Tuesday, March 13, 2012

ANALYSIS: Will a Financial Transaction Tax Become a Reality? And Will It Help the Global Fund?

Global Fund Observer Issue 178

Of every $1 contributed to the Global Fund, more than 95 cents comes from the governments of rich countries. The Global Fund has been trying for years to obtain more revenue from other sources. Despite sizeable donations from foundations like Gates ($750 million donated for the period 2011-2016) and private sector companies (Chevron pledged $55 million for the period 2008-2013) - and despite product marketing campaigns such as (PRODUCT) REDTM which has generated $180 million for the Global Fund to date - such contributions still account for only a very small proportion of revenues.

Governments and activists have been searching for innovative ways to generate additional revenues - not just for the Global Fund itself, but also for the fight against specific diseases and for health and development more generally.

Two of the ideas that have been explored are a tax on airline tickets and a tax on financial transactions.

The tax on airline tickets is already a reality. Between 2006 and April 2011, the tax raised $2 billion for UNITAID, an international facility for purchasing drugs for HIV/AIDS, TB and malaria. As of September 2011, nine of UNITAID's 29 member countries were implementing the airline tax: Cameroon, Chile, Congo, France, Madagascar, Mali, Mauritius, Niger and the Republic of Korea.

The size and scope of the tax vary by country. For most passengers, the tax ranges from $1 for economy-class tickets to $10-40 for business and first-class travel. Some countries impose the tax only on international travel. The airline tax constitutes 70% of UNITAID's revenues.

In September 2011, UNITAID commissioned a study on how to implement a financial transactions tax (FTT) on a national basis. Authors of the study estimated that a very small tax on a variety of financial transactions (e.g., 0.005% of the value of futures contracts linked to equities) could generate 265 billion euros annually in the G-20 countries.

The idea of using an FTT to fund international development has been around for at least a decade. It has been promoted mostly by civil society organisations, such as the Global Fund Advocates Network (GFAN), but the Government of France has also been supportive of the idea. GFAN is a network of organisations and individuals dedicated to ensuring that the Global Fund is adequately funded.

The following is a summary of some developments over the past few years:
Several organisations began pushing for a "Currency Transaction Levy for Health" in 2009.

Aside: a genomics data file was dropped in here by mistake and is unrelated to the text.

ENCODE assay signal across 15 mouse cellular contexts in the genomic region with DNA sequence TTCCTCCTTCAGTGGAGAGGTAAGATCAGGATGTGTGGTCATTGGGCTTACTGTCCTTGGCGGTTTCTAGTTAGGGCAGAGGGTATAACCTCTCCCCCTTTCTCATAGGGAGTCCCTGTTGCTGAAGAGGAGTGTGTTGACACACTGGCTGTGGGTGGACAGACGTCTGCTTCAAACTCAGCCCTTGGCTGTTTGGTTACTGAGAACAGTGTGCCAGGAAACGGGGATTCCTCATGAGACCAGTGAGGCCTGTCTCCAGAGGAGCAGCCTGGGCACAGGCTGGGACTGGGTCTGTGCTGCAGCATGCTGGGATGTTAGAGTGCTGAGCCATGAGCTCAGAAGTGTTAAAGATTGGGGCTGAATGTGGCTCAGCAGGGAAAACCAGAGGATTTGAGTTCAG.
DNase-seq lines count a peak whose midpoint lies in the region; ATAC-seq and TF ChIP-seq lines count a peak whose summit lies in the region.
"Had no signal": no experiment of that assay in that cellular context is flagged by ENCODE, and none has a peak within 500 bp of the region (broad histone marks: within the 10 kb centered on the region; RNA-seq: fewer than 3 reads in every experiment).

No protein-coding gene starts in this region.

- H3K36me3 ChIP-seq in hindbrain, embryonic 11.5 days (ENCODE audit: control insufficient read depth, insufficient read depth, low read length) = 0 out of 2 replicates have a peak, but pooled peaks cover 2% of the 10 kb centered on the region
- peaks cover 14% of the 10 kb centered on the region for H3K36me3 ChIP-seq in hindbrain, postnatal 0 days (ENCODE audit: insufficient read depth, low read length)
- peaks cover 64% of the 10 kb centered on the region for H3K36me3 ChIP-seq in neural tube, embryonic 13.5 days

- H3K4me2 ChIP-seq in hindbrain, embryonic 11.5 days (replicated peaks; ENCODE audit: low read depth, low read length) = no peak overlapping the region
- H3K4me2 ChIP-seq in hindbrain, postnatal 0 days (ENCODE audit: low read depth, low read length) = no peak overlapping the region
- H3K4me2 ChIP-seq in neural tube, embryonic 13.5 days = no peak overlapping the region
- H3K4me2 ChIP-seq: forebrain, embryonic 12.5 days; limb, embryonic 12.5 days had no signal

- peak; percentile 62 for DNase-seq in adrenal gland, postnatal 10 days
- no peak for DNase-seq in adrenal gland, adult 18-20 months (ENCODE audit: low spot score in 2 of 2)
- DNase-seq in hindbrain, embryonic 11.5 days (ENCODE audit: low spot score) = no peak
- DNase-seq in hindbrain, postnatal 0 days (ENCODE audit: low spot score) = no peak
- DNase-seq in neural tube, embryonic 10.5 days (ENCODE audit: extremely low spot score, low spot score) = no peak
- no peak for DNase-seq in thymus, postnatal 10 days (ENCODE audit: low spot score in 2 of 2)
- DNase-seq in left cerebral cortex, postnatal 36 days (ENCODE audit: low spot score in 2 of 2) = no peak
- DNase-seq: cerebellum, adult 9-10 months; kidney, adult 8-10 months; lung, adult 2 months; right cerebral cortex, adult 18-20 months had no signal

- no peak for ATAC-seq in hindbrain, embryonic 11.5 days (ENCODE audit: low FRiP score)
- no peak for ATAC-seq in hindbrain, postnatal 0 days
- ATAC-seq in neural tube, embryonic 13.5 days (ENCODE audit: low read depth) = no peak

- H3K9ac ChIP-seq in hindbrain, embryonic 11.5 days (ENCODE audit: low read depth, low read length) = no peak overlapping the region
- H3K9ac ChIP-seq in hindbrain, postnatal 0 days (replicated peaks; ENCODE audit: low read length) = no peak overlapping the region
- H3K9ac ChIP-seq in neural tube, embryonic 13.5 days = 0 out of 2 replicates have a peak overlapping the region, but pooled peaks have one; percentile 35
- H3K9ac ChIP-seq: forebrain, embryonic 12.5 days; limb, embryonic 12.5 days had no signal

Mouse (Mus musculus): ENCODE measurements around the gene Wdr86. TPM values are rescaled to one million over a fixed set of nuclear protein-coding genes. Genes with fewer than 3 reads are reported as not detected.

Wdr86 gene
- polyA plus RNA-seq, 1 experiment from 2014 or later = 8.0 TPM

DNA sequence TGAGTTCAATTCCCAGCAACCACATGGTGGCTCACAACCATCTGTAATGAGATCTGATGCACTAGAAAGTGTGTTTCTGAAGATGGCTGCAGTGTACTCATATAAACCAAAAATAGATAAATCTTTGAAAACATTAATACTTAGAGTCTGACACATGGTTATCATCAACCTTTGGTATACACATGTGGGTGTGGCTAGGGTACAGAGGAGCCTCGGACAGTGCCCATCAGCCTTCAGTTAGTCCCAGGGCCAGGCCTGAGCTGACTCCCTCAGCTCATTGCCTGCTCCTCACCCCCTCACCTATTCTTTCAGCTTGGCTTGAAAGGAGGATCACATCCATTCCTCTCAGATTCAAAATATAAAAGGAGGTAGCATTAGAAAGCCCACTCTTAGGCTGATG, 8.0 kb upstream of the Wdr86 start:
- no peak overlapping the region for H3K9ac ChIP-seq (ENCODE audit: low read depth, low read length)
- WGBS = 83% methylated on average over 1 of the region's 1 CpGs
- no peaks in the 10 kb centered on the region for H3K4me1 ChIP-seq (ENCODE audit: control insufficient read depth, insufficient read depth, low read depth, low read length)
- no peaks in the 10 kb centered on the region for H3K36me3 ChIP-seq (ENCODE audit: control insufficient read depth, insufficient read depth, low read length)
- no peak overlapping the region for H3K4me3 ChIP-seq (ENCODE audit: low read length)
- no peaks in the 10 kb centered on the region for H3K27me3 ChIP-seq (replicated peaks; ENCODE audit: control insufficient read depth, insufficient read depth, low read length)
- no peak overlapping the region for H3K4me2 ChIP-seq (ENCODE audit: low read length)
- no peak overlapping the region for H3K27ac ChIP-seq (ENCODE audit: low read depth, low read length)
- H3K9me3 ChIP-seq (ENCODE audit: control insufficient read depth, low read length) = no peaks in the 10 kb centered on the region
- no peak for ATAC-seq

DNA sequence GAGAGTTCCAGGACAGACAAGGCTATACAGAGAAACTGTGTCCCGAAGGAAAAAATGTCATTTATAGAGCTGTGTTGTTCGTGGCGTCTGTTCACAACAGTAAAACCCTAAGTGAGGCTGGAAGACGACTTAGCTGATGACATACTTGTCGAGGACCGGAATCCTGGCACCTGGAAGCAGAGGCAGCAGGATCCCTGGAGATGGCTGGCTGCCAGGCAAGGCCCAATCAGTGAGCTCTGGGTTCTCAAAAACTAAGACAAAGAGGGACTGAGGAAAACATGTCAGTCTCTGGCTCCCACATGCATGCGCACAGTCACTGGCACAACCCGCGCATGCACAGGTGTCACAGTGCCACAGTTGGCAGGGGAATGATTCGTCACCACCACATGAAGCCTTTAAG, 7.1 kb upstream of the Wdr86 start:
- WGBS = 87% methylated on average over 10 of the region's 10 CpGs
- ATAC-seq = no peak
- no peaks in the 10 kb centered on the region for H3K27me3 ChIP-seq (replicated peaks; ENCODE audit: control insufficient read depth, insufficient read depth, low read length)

In 2009, the idea of an FTT received support from Nancy Pelosi, Speaker of the U.S. House of Representatives.In February 2010, a coalition of 50 charities and civil society organisations launched a U.K.-based campaign for a tax on financial transactions (which they dubbed the "Robin Hood tax").
A proposal to implement an FTT was discussed at the G-20 summit in Cannes, France in 2011, but failed to win the backing of a majority of the G-20 countries.

The European Union has discussed imposing an FTT but has not been able to reach a consensus. France and Germany favour the idea, but the U.K. is opposed. Prime Minister David Cameron argued that such a tax would penalise the City of London where 75% of European financial transactions take place. 

Some E.U. countries have argued for an FTT to be implemented only within the 17-country Eurozone; this would exclude some reluctant governments such as that of the U.K. Some E.U. countries have signalled that they may be prepared to go ahead with an FTT on their own.

On 29 January 2012, French President Nicholas Sarkozy announced plans to introduce an FTT in France. Subsequently, the French parliament approved a bill instituting an FTT; collections will start in August 2012. The tax is expected to generate €0.4 billion in 2012 and €1.1 billion a year from 2013 onwards. 

There was no mention in either Sarkozy's announcement or in the bill adopted by the French parliament about using some of the proceeds of the tax for international development. This is of concern to French activists because Sarkozy had previously said that proceeds from the FTT should go to international development.

There will be presidential elections in France in May 2012. The candidates from the two major parties have included in their campaign manifestos a promise to increase the FTT (from what the French parliament has already adopted) and to allocate part of it to international development; but the manifestos don't say what portion of the tax might go to international development. French activists are afraid that this might turn out to be just another unfulfilled campaign promise.

GFAN and other activist groups are concerned about the possibility that as countries adopt the FTT, they may decide to use the proceeds exclusively or primarily to reduce budget deficits instead of to boost international aid (including for the Global Fund.)

Information for this article was taken from a variety of sources, including articles on the websites of Wikipedia, the BBC, the Kaiser Daily Global Health Policy Report, UNITAID and Agence France Presse (AFP).

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